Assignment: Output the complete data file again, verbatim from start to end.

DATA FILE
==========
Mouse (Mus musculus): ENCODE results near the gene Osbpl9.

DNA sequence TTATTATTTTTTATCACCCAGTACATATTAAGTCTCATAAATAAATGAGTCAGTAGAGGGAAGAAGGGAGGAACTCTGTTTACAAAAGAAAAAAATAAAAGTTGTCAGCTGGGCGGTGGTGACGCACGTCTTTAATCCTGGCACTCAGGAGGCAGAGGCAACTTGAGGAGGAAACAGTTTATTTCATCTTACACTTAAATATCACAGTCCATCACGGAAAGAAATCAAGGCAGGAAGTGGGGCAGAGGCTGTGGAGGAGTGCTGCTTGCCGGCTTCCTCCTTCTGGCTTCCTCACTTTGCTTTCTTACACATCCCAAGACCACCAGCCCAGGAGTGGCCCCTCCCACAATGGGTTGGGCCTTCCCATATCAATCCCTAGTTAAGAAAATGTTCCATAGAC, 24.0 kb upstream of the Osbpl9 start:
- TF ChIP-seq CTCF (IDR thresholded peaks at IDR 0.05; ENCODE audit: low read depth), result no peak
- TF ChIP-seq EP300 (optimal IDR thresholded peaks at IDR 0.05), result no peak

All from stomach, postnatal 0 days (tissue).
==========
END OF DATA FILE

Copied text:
Mouse (Mus musculus): ENCODE results near the gene Osbpl9.

DNA sequence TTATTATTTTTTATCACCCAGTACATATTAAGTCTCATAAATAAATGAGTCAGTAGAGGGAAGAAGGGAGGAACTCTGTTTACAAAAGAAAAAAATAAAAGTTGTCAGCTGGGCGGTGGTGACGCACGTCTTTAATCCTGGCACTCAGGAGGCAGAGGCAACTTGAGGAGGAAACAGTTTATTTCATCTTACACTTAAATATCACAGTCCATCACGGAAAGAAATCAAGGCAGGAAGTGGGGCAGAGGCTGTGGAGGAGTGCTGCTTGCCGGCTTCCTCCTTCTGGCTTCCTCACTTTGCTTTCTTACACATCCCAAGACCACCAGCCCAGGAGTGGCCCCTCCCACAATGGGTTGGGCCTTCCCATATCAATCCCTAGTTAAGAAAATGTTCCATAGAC, 24.0 kb upstream of the Osbpl9 start:
- TF ChIP-seq CTCF (IDR thresholded peaks at IDR 0.05; ENCODE audit: low read depth), result no peak
- TF ChIP-seq EP300 (optimal IDR thresholded peaks at IDR 0.05), result no peak

All from stomach, postnatal 0 days (tissue).